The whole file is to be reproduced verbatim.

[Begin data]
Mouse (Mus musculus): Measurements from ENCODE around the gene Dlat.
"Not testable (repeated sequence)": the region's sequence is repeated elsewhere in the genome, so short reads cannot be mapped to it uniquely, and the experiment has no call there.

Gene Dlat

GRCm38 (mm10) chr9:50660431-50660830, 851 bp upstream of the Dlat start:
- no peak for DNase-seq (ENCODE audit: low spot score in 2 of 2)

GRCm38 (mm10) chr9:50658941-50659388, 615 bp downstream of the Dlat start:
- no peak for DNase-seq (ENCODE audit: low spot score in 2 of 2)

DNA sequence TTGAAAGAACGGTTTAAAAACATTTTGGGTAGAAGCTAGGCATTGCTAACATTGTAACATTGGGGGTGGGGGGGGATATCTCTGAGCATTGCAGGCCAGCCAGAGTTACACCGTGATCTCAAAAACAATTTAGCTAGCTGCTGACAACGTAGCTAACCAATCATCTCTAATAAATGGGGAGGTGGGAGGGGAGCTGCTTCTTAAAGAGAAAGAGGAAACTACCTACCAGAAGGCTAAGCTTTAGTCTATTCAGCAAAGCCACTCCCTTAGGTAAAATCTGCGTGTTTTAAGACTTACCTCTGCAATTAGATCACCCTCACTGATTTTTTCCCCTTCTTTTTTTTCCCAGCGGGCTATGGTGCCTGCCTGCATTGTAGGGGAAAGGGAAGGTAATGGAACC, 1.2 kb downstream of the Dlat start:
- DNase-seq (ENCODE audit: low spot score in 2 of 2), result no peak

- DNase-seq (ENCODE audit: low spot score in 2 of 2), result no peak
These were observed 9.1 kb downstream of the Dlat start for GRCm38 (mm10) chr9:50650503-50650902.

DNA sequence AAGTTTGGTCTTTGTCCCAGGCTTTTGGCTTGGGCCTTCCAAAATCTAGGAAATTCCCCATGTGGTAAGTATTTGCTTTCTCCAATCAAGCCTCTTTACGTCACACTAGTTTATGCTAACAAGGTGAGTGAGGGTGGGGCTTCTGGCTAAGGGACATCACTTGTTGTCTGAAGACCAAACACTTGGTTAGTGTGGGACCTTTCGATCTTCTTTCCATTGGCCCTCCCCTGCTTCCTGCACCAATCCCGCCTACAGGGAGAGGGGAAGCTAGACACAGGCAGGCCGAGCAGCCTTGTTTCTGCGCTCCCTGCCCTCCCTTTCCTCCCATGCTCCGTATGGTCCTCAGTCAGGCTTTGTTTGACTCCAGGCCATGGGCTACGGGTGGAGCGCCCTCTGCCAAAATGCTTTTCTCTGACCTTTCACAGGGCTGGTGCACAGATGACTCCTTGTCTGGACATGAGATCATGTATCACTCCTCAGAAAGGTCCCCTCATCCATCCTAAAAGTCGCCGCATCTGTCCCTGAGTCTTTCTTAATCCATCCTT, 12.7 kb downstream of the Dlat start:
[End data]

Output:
Mouse (Mus musculus): Measurements from ENCODE around the gene Dlat.
"Not testable (repeated sequence)": the region's sequence is repeated elsewhere in the genome, so short reads cannot be mapped to it uniquely, and the experiment has no call there.

Gene Dlat

GRCm38 (mm10) chr9:50660431-50660830, 851 bp upstream of the Dlat start:
- no peak for DNase-seq (ENCODE audit: low spot score in 2 of 2)

GRCm38 (mm10) chr9:50658941-50659388, 615 bp downstream of the Dlat start:
- no peak for DNase-seq (ENCODE audit: low spot score in 2 of 2)

DNA sequence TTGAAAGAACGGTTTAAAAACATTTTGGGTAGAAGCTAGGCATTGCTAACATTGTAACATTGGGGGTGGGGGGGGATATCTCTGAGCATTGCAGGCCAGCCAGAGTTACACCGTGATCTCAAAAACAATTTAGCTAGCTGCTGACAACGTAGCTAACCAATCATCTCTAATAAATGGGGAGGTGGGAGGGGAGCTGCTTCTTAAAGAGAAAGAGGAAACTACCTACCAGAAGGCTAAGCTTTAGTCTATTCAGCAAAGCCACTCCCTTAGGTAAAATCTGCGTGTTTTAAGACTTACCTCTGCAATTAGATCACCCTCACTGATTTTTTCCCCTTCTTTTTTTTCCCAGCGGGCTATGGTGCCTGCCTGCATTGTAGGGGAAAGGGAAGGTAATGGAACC, 1.2 kb downstream of the Dlat start:
- DNase-seq (ENCODE audit: low spot score in 2 of 2), result no peak

- DNase-seq (ENCODE audit: low spot score in 2 of 2), result no peak
These were observed 9.1 kb downstream of the Dlat start for GRCm38 (mm10) chr9:50650503-50650902.

DNA sequence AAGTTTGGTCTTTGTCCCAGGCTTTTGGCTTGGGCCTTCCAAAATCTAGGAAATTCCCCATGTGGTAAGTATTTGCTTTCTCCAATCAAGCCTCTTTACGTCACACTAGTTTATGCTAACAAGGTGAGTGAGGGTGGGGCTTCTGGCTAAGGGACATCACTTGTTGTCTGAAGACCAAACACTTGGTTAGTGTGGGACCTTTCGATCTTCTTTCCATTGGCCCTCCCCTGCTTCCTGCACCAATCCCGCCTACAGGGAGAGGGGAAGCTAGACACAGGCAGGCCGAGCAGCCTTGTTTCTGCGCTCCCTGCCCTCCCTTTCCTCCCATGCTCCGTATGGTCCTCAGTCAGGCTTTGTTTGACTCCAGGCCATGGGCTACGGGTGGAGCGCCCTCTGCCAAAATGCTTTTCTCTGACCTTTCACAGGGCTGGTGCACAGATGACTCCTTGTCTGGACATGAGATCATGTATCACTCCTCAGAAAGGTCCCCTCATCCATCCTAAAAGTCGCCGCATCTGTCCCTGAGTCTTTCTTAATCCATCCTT, 12.7 kb downstream of the Dlat start: